The food kept coming. Waiters brought course after course of sumptuous Italian fare: roasted potatoes, sausage, quiche, lasagna, rice with ham and olives, sautéed greens, fava beans with pecorino cheese, potato salad, hearty bread and plenty of wine. For dessert we delighted in Easter pastries and lemon cream cakes.
It was Labor Day (May Day) in Rome, Italy. Our group of Mennonites and Catholics was being hosted by the Community of Sant’Egidio, an ecumenical movement of lay people scattered throughout the world whose mission is to put the gospel into practice in daily life through prayer, serving the poor and making friends across boundaries.
The community had invited us to join them for a week, experience their life of prayer and service and talk together about our call to peacemaking in the world.
Because of Sant’Egidio’s commitment to their homeless friends and neighbors, we joined them in a park for a celebration on May 1 where we shared a holiday meal with the homeless community. Catered by local restaurants, the festive meal was served with flair on white paper-clad picnic tables, accompanied by smiles and lively banter.
A member of the community sat at each table to make sure everyone was introduced by name and to ensure that we English speakers were included. Among the guests was Francesco, a tall, handsome, gregarious fellow who ate with gusto.
When he needed to earn money, he told us, he captured poisonous vipers, extracted their venom and sold it to an American pharmaceutical company. Though he didn’t have his forked stick along with him that day, he demonstrated how to trap a snake, obtain the venom that would become an antivenin and then release the snake. His work was saving those who might perish from snake bites.
As memorable as Francesco’s snake-hunting exploits was his appreciation of bread and wine. As the afternoon wore on, Francesco continued to tear off chunk after chunk of bread, dip it in his wine and savor every moist bite.
I’ve attended many solemn communion services and a few that were rousing celebrations of Easter life. None, however, approached the ecstasy of Francesco’s Eucharist. On a sunny, spring-scented day, surrounded by homeless friends and new acquaintances, he feasted richly on the bread of life and drank liberally of the cup of joy.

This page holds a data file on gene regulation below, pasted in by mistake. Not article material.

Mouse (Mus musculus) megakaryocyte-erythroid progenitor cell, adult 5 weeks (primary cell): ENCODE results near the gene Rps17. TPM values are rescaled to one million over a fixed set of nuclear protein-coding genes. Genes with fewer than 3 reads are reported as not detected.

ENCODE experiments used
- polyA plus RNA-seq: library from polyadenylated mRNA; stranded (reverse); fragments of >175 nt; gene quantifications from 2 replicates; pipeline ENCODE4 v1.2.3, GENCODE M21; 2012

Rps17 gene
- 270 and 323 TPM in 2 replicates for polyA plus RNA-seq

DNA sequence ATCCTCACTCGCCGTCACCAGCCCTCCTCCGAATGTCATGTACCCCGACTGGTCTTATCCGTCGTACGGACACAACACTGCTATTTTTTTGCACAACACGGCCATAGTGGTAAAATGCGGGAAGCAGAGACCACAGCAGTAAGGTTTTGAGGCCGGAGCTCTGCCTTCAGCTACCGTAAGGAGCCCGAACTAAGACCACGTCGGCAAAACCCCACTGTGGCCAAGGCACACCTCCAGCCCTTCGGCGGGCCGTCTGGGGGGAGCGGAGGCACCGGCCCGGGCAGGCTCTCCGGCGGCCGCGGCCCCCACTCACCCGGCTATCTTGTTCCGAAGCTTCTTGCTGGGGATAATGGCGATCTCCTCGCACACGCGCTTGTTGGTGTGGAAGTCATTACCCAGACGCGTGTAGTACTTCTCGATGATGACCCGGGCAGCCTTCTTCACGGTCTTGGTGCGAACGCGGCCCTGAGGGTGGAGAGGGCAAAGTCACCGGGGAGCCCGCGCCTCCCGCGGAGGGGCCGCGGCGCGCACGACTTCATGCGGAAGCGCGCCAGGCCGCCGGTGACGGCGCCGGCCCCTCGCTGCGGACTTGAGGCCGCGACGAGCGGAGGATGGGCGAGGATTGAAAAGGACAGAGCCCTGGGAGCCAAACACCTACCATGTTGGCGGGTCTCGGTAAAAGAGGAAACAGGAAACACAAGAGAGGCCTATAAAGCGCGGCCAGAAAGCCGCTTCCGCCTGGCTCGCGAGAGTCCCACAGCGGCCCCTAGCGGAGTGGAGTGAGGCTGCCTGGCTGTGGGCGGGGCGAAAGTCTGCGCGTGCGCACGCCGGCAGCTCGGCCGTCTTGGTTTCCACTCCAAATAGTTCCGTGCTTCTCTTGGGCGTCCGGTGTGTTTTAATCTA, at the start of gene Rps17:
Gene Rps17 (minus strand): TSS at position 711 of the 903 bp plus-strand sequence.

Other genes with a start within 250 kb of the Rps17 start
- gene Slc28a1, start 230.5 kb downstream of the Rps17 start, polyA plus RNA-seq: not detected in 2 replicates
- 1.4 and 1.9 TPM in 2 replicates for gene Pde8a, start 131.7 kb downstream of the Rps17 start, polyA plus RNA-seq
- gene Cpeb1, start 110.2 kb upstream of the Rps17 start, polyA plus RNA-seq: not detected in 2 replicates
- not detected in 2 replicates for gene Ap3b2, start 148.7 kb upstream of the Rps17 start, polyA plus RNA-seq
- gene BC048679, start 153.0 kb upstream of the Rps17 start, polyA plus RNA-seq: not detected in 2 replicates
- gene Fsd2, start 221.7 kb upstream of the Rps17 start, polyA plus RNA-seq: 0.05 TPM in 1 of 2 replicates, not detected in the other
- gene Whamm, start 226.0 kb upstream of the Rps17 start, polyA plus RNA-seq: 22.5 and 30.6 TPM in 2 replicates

Since that day, I remember Francesco at the communion table. Yes, I continue to remember Jesus’ life, death and resurrection in the meal Christians share. But in so doing, I want especially to be awake to the scents and taste and texture of the meal. I want to know the gladness of the hungry in being invited to an abundant table. Among those longing for life, I want to experience the miracle of dying and rising on any ordinary day.
Marlene Kropf is retired from teaching at Anabaptist Mennonite Biblical Seminary and from her role as minister of worship and spirituality with Mennonite Church USA. She continues to offer spiritual direction and lives in Port Townsend, Wash., with her husband, Stanley.
No-knead country bread
(similar to what we ate on the day of the picnic in Rome)
1½ cups water
2 cups unbleached all-purpose flour
1¼ cups whole wheat flour
¼ cup whole flax meal
2 teaspoons salt
2 teaspoons active yeast
Stir together all the ingredients (or use a standard mixer) to make a sticky dough.
Continue to work the dough enough to incorporate all flour.
Cover the bowl with plastic wrap and let rest at room temperature overnight (or for at least 8 hours). Be sure bowl is large enough to accommodate bread as it rises.
Turn the dough onto a lightly floured surface and shape into a round. Place in a parchment-lined cast-iron pot, smooth side up; cover with a lid and let rise for an hour.
Slash the loaf in a cross-hatch pattern. Place the lidded pot in a cold oven and set the temperature to 425 F. Bake for 45 minutes; then remove lid and continue for another 5-10 minutes, until loaf is browned and internal temperature reaches about 200.
Remove from oven, turn out on a rack and cool before slicing.